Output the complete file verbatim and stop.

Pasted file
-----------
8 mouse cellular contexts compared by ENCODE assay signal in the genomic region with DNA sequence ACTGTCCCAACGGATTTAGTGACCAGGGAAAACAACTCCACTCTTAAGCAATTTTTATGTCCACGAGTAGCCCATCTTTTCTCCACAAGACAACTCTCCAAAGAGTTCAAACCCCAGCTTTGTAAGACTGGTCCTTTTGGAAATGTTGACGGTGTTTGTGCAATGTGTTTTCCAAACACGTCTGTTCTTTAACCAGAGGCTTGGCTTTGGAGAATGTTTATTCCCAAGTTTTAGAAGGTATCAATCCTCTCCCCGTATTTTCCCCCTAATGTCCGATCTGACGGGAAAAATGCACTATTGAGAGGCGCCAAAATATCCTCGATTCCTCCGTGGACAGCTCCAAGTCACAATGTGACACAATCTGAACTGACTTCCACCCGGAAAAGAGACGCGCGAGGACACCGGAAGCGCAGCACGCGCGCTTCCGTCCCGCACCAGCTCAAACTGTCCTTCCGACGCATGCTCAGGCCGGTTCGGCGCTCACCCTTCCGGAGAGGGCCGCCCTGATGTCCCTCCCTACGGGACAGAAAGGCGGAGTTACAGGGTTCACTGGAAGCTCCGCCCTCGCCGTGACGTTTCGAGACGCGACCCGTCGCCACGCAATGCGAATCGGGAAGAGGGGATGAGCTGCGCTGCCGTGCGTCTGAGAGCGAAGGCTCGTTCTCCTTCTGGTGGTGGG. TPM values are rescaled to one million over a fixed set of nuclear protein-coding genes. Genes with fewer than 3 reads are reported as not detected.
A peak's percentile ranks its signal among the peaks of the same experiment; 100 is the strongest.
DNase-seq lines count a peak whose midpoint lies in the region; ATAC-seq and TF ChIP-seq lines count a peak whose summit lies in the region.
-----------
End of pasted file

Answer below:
8 mouse cellular contexts compared by ENCODE assay signal in the genomic region with DNA sequence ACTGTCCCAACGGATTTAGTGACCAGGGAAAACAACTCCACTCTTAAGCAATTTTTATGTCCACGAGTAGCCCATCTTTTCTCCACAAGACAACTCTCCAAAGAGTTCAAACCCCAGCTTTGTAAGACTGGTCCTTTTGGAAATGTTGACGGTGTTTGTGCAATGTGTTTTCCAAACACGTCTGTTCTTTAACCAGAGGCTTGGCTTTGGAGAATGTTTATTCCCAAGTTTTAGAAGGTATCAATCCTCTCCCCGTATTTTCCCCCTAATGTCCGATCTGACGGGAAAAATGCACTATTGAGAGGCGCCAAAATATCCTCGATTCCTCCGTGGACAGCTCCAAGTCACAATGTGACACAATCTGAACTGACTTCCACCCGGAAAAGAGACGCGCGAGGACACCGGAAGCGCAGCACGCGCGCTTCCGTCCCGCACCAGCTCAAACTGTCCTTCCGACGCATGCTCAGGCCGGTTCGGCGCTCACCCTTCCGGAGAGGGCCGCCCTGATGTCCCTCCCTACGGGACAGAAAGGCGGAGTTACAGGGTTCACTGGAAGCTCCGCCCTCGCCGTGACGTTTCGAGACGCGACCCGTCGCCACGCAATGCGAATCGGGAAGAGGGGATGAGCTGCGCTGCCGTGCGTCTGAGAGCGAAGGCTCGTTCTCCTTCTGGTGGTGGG. TPM values are rescaled to one million over a fixed set of nuclear protein-coding genes. Genes with fewer than 3 reads are reported as not detected.
A peak's percentile ranks its signal among the peaks of the same experiment; 100 is the strongest.
DNase-seq lines count a peak whose midpoint lies in the region; ATAC-seq and TF ChIP-seq lines count a peak whose summit lies in the region.